Don’t Take Anything for Granted – Doing Our Part
Rabbi Yechiel Eckstein | March 18, 2015
“The sons of Aaron the priest are to put fire on the altar and arrange wood on the fire.'” – Leviticus 1:7
The Torah portion for this week is Vayikra, which means “and He called,” from Leviticus 1:1-5:26, and the Haftorah is from Isaiah 43:21-44:23.
In this week’s Torah reading, as we learn about the worship services, we are told that the priests were required to daily light a fire on the altar where the sacrifices were made. However, we know from Jewish tradition that, in fact, a fire came straight from heaven in order to consume each and every sacrifice offered by the Israelites. Why was it necessary to light a fire when the fire would come anyway from God?
The Jewish sages explain that “we don’t rely on miracles.” We must do things for ourselves.
Similarly, tradition tells us that the High Priest never once became unfit for service on Yom Kippur, the Day of Atonement, when the High Priest entered the Holy of Holies. And yet, every year, for hundreds of years, an assistant was assigned to the High Priest just in case something happened that would make him unfit or unable to perform this crucial service. Again, the sages explain, “We don’t rely on miracles.”
Although, according to Jewish tradition, there were no less than 10 miracles that occurred in the Temple every day, we are warned over and over not to rely upon them. Yet, in so many other places in Scripture, we are taught to believe in miracles. Moreover, we are encouraged to anticipate God’s miracles in our lives. We are directed to place our full trust in God and rely only upon Him, not in man. So what are the sages trying to teach us by telling us that “we don’t rely on miracles”?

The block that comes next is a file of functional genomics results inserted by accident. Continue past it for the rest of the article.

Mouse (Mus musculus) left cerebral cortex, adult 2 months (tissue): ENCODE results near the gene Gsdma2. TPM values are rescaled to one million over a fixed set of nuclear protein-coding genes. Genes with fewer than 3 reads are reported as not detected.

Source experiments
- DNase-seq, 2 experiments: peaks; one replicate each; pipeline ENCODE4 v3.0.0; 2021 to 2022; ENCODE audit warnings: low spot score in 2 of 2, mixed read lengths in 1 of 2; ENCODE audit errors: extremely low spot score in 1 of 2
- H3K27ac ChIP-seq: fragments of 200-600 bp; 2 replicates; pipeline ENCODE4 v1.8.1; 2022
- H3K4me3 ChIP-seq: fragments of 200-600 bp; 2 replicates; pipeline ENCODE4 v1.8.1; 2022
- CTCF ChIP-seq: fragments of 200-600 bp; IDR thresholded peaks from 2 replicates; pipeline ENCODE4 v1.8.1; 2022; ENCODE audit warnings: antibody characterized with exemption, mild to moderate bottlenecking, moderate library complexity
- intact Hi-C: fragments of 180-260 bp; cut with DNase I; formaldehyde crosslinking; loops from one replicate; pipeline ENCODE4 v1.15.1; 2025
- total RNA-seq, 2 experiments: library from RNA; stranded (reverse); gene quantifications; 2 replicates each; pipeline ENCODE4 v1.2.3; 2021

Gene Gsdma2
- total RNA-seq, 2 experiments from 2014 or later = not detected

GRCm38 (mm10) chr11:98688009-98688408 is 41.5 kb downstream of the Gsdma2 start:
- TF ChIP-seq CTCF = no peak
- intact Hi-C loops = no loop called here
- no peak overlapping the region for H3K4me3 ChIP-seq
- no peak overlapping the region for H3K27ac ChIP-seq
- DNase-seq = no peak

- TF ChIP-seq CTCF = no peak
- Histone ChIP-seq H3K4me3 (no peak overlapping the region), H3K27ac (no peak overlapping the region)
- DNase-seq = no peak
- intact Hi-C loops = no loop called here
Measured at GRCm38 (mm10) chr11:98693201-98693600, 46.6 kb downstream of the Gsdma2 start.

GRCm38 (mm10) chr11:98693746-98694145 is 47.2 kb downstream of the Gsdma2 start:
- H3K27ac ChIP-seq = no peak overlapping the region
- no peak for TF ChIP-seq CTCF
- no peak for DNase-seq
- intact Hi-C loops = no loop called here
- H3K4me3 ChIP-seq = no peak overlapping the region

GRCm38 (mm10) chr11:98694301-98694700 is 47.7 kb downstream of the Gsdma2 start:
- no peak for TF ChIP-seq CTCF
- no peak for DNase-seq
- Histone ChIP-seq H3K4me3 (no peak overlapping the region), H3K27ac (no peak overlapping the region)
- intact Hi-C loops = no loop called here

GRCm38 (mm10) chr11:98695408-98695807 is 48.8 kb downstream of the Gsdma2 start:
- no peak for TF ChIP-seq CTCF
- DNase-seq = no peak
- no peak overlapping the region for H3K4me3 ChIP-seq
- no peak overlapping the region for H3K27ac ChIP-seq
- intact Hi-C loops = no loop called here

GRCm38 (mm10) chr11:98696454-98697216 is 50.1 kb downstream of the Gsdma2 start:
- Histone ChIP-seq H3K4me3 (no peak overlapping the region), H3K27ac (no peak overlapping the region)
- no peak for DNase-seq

This really is another way of saying, “We don’t take miracles for granted.” By doing their part, the priests were demonstrating that while they fully relied upon God and believed in His abilities, they didn’t take them (or Him) for granted for even one moment. There was no sense of entitlement or ingratitude for God’s daily miracles.
Today, we may not have the miracles of the Temple worship, but there are plenty of miracles in our lives. Our health is a miracle as is our healing from illness. Our relationships and marriages are miracles. Our daily sustenance is a miracle from God. Still, while we may receive these miracles daily, we are required to do our part in making these realities manifest in our lives.
“We don’t rely on miracles” means that we acknowledge the miracles in our lives and realize that they are God-given gifts. We hope and anticipate that we will continue to receive these blessings from God, but we do not demand them or take them for granted. We appreciate them anew every single day of our lives.